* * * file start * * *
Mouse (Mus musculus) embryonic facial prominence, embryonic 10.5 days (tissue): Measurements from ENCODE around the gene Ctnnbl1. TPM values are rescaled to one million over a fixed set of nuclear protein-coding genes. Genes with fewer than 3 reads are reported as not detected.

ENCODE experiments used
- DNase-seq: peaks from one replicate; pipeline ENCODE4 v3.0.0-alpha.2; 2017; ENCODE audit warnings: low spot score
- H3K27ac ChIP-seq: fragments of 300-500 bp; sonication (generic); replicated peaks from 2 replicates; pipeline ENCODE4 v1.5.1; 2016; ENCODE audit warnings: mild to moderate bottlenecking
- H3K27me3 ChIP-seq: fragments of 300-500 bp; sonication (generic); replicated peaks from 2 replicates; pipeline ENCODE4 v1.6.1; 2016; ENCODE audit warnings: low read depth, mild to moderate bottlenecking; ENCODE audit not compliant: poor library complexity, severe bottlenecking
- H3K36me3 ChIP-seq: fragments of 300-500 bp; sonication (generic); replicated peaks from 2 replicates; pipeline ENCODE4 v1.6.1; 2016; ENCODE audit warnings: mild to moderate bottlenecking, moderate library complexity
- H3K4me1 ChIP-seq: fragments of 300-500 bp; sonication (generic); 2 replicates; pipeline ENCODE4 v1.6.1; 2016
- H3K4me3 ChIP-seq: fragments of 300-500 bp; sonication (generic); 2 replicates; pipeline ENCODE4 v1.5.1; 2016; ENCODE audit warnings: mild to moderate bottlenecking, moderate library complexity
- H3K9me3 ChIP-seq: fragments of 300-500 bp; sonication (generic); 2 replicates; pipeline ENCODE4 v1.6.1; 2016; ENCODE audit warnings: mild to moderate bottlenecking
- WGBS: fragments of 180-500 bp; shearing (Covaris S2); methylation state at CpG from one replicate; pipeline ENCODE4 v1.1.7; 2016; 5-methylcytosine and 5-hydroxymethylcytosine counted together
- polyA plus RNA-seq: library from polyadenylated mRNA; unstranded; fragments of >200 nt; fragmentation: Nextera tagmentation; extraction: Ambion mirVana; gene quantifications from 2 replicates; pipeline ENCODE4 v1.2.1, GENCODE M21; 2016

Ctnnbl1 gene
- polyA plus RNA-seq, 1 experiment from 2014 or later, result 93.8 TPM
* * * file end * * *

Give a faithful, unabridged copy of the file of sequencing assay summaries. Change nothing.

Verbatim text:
Mouse (Mus musculus) embryonic facial prominence, embryonic 10.5 days (tissue): Measurements from ENCODE around the gene Ctnnbl1. TPM values are rescaled to one million over a fixed set of nuclear protein-coding genes. Genes with fewer than 3 reads are reported as not detected.

ENCODE experiments used
- DNase-seq: peaks from one replicate; pipeline ENCODE4 v3.0.0-alpha.2; 2017; ENCODE audit warnings: low spot score
- H3K27ac ChIP-seq: fragments of 300-500 bp; sonication (generic); replicated peaks from 2 replicates; pipeline ENCODE4 v1.5.1; 2016; ENCODE audit warnings: mild to moderate bottlenecking
- H3K27me3 ChIP-seq: fragments of 300-500 bp; sonication (generic); replicated peaks from 2 replicates; pipeline ENCODE4 v1.6.1; 2016; ENCODE audit warnings: low read depth, mild to moderate bottlenecking; ENCODE audit not compliant: poor library complexity, severe bottlenecking
- H3K36me3 ChIP-seq: fragments of 300-500 bp; sonication (generic); replicated peaks from 2 replicates; pipeline ENCODE4 v1.6.1; 2016; ENCODE audit warnings: mild to moderate bottlenecking, moderate library complexity
- H3K4me1 ChIP-seq: fragments of 300-500 bp; sonication (generic); 2 replicates; pipeline ENCODE4 v1.6.1; 2016
- H3K4me3 ChIP-seq: fragments of 300-500 bp; sonication (generic); 2 replicates; pipeline ENCODE4 v1.5.1; 2016; ENCODE audit warnings: mild to moderate bottlenecking, moderate library complexity
- H3K9me3 ChIP-seq: fragments of 300-500 bp; sonication (generic); 2 replicates; pipeline ENCODE4 v1.6.1; 2016; ENCODE audit warnings: mild to moderate bottlenecking
- WGBS: fragments of 180-500 bp; shearing (Covaris S2); methylation state at CpG from one replicate; pipeline ENCODE4 v1.1.7; 2016; 5-methylcytosine and 5-hydroxymethylcytosine counted together
- polyA plus RNA-seq: library from polyadenylated mRNA; unstranded; fragments of >200 nt; fragmentation: Nextera tagmentation; extraction: Ambion mirVana; gene quantifications from 2 replicates; pipeline ENCODE4 v1.2.1, GENCODE M21; 2016

Ctnnbl1 gene
- polyA plus RNA-seq, 1 experiment from 2014 or later, result 93.8 TPM